"Every good boy deserves favour," my father told me, while we looked at one of his Moody Blues records, examining the old man on the front cover who was rewarding a little boy for good behaviour.
My older brother's suicide attempt was described by my father as a thinly-veiled effort to get attention. Nonchalance isn't what you'd expect when discussing teen suicide, and it doesn't help that my father undermined its severity by lumping it alongside my brother's trying, a few years after our parents divorce, to grow marijuana in his cupboard.
After my brother stopped visiting him, my father said I was old enough to get the train to him alone. He couldn't understand why I'd cry every time. I was afraid of being seen as a wimp, so I acted tough at school, though I didn't speak about girls in front of my family for a long time. He told me, "I don't mind you looking at porn, just as long as it isn't gay."
My father mistook my shyness as a rejection of him and his perception of what a man should be, rather than a response to a traumatic event. It all came to a head when he took me on holiday. I was told I could bring a friend, so I chose someone I didn't see that often because he was at public school, like my father had been. My father said, "Why can't you be more like him?" when I rang home to speak to my mother.
The very idea of 'being more like' a man is toxic. It echoes centuries old propagandist sentiments, doing your duty without question and obeying that other old lie of keeping calm to carry on. If every man is an island, then they are isolated. Old definitions of masculinity have no right to govern the adherence of younger generations of men to them because they are no longer relevant.
To build yourself, as my brother did, into a person who is male (and a new father, no less), strips those ideals. It puts that person into the world naked, without the rags of old masculinity, able to wear as their clothes all the evolved, compassionate responses they make to victims of outdated social constructs - victims like men of my father's generation, whose inherited shared consciousness of mortality must in turn be unclothed and archived as lessons in how not to dress their children. My father frequently refers to himself as "kept" - a term of emasculation used to encapsulate his feelings at being depressed and unemployed that, in 2016, is frightening in how much weight it carries when he says it.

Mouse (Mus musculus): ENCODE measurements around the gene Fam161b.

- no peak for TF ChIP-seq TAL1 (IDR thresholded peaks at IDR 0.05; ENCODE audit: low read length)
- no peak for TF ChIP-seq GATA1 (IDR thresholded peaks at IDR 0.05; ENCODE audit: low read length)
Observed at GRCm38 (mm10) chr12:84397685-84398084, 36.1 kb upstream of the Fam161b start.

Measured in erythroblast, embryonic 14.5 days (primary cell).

Young men need to understand that they don't need generationally-defined favour from outdated masculinity. But at that moment, and in many others, those ideals were turning the record over and saying, "These are the bad boys": two children who were trying to get the old man's attention. Based on their teenage appearance it seemed the loss of their innocence was to blame for their being pushed out. I was the good boy, my brother the bad: getting underage tattoos, dropping out of school, not being that perfect, idealised white canvas he was when he was born and, crucially, encouraging change that goes against a pre-set patriarchal grain.
Blood isn't thicker than water, and my brother was drunk and angry when he took that "small" overdose. He says it was "silly" and that the ambulance wasn't necessary. Yes, it could have been worse, but no one has a right to reduce its severity.
HuffPost UK is running a month-long focus around men to highlight the pressures they face around identity and to raise awareness of the epidemic of suicide. To address some of the issues at hand, Building Modern Men presents a snapshot of life for men, the difficulty in expressing emotion, the challenges of speaking out, as well as kick starting conversations around male body image, LGBT identity, male friendship and mental health.
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